When he appeared last month on PFT Live, Raiders coach Jon Gruden said he’d deal with the NFL’s restrictive offseason workout rules by complaining about them. And complain about them he is.
The complaints derisively refer to the people who made the rules as “geniuses,” but he need not look very far to find them. He works for one of them.
The “geniuses” are the league’s owners. More specifically, the “geniuses” are the owners who negotiated the 2011 Collective Bargaining Agreement.
In July of that year, as management and labor began to face the loss of significant revenue with the disappearance of preseason games, the NFL Players Association showed willingness to accept the financial terms on which ownership had been insisting for months. The players wanted a variety of terms that resulted in no expense, and the owners agreed. One after another, piece by piece, the league surrendered items like padded practices and offseason workout time in order to get the monetary arrangement the NFL coveted.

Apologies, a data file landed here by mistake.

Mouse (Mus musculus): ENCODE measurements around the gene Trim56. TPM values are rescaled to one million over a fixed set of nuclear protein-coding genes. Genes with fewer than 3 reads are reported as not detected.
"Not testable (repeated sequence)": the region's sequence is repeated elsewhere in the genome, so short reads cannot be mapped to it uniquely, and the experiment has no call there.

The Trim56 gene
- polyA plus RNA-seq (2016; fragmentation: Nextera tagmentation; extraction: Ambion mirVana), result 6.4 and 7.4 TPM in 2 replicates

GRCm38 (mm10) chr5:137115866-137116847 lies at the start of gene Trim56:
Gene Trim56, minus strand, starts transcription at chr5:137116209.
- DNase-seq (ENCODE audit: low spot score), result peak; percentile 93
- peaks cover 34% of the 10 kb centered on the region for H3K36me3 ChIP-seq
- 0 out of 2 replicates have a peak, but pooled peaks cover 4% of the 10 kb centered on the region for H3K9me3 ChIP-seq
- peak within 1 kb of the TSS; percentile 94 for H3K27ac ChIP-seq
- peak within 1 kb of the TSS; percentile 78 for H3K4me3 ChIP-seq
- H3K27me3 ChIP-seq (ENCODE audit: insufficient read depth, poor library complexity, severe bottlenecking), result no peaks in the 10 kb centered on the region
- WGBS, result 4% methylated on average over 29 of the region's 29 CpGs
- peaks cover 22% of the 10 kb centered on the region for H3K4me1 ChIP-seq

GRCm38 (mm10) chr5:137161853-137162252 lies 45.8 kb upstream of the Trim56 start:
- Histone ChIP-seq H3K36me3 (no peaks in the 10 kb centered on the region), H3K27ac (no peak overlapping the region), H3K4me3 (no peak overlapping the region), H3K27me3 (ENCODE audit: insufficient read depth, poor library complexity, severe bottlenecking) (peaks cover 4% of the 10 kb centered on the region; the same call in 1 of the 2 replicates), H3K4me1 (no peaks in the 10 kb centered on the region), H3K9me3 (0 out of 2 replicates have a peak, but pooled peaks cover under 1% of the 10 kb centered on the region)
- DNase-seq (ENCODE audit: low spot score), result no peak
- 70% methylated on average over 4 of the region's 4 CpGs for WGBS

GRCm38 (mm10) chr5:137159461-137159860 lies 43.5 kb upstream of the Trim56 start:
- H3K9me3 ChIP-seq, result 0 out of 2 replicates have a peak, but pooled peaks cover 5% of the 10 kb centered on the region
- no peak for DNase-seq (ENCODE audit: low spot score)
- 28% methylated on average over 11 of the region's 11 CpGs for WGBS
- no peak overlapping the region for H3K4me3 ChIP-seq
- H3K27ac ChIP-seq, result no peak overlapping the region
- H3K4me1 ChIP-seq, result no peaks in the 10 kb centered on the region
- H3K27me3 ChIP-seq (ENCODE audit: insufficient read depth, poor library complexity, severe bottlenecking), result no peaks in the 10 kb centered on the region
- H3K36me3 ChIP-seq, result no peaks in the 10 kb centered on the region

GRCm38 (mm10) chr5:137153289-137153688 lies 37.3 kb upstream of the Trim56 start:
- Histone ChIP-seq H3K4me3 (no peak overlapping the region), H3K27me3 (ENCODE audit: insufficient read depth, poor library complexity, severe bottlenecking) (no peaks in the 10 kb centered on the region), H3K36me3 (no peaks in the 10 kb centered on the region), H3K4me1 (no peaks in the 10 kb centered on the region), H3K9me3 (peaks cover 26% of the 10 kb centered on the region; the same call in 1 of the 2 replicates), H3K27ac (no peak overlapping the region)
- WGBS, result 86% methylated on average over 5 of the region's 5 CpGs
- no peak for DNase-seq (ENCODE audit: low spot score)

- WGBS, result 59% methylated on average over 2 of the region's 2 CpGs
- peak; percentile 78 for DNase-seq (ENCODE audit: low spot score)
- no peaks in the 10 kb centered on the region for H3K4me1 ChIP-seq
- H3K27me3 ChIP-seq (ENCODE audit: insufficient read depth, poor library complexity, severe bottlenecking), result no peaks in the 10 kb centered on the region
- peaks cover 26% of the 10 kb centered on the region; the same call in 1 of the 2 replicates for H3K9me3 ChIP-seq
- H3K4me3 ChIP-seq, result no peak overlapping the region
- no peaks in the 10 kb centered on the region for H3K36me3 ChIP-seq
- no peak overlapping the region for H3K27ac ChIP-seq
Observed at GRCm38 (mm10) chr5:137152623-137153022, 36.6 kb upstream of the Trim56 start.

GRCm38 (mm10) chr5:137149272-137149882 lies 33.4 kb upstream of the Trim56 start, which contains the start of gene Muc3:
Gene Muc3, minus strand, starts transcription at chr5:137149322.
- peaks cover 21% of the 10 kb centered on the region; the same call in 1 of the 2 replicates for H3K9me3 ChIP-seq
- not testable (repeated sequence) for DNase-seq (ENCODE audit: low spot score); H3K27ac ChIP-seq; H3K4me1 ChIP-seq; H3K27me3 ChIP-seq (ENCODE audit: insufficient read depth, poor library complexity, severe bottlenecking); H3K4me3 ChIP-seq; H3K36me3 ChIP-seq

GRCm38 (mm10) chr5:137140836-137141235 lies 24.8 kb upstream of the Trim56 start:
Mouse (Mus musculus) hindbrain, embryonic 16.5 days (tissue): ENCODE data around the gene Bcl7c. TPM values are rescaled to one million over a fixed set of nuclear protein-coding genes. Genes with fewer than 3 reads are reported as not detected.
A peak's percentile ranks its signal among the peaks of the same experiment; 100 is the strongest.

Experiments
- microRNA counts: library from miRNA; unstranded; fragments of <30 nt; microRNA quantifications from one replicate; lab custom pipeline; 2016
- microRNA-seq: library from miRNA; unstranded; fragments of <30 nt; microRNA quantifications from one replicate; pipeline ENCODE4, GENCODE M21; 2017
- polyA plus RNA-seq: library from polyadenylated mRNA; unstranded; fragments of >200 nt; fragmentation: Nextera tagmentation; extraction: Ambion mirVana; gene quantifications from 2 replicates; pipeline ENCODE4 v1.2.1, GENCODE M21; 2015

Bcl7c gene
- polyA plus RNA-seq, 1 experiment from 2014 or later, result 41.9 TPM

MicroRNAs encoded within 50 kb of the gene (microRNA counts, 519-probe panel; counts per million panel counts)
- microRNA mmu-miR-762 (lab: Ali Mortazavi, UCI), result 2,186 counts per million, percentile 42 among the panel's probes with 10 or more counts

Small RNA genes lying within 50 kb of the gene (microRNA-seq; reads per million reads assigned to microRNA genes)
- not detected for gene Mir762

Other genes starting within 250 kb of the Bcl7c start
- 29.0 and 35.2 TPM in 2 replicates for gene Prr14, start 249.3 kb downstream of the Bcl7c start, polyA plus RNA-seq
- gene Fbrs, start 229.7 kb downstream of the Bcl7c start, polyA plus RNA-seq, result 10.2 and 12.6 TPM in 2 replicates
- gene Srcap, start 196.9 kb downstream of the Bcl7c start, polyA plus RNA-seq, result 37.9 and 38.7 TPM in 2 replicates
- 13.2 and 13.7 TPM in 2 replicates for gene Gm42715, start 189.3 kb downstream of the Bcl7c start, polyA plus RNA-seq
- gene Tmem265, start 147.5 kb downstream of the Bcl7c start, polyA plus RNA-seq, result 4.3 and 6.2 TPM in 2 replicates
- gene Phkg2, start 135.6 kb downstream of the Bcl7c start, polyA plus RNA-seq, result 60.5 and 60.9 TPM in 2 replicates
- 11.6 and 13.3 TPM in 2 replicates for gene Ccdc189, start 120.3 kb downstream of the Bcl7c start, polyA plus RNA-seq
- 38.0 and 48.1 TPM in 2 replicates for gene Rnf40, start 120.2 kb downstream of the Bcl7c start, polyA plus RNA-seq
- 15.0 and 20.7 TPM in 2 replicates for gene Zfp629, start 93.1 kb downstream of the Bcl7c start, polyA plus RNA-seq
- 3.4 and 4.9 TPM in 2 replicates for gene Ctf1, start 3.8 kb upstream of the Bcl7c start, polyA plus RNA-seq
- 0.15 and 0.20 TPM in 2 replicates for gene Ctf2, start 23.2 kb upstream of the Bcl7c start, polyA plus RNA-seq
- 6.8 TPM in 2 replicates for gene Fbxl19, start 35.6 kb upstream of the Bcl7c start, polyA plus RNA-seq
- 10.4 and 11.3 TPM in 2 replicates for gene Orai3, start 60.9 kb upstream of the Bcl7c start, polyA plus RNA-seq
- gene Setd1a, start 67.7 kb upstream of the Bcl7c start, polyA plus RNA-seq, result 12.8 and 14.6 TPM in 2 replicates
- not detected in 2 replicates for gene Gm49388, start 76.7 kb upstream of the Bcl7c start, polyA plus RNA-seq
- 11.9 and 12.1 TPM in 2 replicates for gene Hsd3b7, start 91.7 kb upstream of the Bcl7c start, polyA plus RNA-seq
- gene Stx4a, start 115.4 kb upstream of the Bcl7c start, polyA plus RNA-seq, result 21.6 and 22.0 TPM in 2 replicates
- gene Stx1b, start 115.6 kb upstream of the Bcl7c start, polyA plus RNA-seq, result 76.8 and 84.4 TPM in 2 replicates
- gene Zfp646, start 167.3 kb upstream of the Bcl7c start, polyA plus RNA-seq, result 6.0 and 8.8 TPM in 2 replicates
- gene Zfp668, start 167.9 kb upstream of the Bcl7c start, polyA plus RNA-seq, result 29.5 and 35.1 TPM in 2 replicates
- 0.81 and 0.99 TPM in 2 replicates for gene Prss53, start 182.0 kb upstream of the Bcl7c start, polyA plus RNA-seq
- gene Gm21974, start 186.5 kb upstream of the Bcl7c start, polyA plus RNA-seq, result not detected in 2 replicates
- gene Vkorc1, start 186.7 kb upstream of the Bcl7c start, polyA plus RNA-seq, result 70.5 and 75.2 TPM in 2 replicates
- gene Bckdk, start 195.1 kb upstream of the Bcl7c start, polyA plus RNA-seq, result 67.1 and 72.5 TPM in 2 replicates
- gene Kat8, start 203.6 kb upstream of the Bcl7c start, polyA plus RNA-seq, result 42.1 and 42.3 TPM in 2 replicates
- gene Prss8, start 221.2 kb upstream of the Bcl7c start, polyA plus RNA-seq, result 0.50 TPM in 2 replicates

The coaches and other football personnel weren’t involved. When they learned of the changes, they weren’t happy. As one source put it at the time, the players secured everything but the right to have someone else play for them.
The coaches who have coached from 2011 through 2017 have had no choice but to deal with it, and Gruden has followed the game closely enough to know about it. But it’s now affecting him for the first time as a coach, and he doesn’t like it.
Other coaches who have made the adjustment to the restrictions aren’t shedding tears for Gruden. Sure, they’d all like to have more of anything/everything when it comes to access to players, but they’ve had no choice for seven full seasons but to make it work.
Gruden will have to make it work at least until the next CBA negotiation. Even then, the owners may not be willing to give up money in exchange for enhanced work time.
So Gruden can complain all he wants (and we like it when he does), but real change is possibly several years away, if it ever comes at all.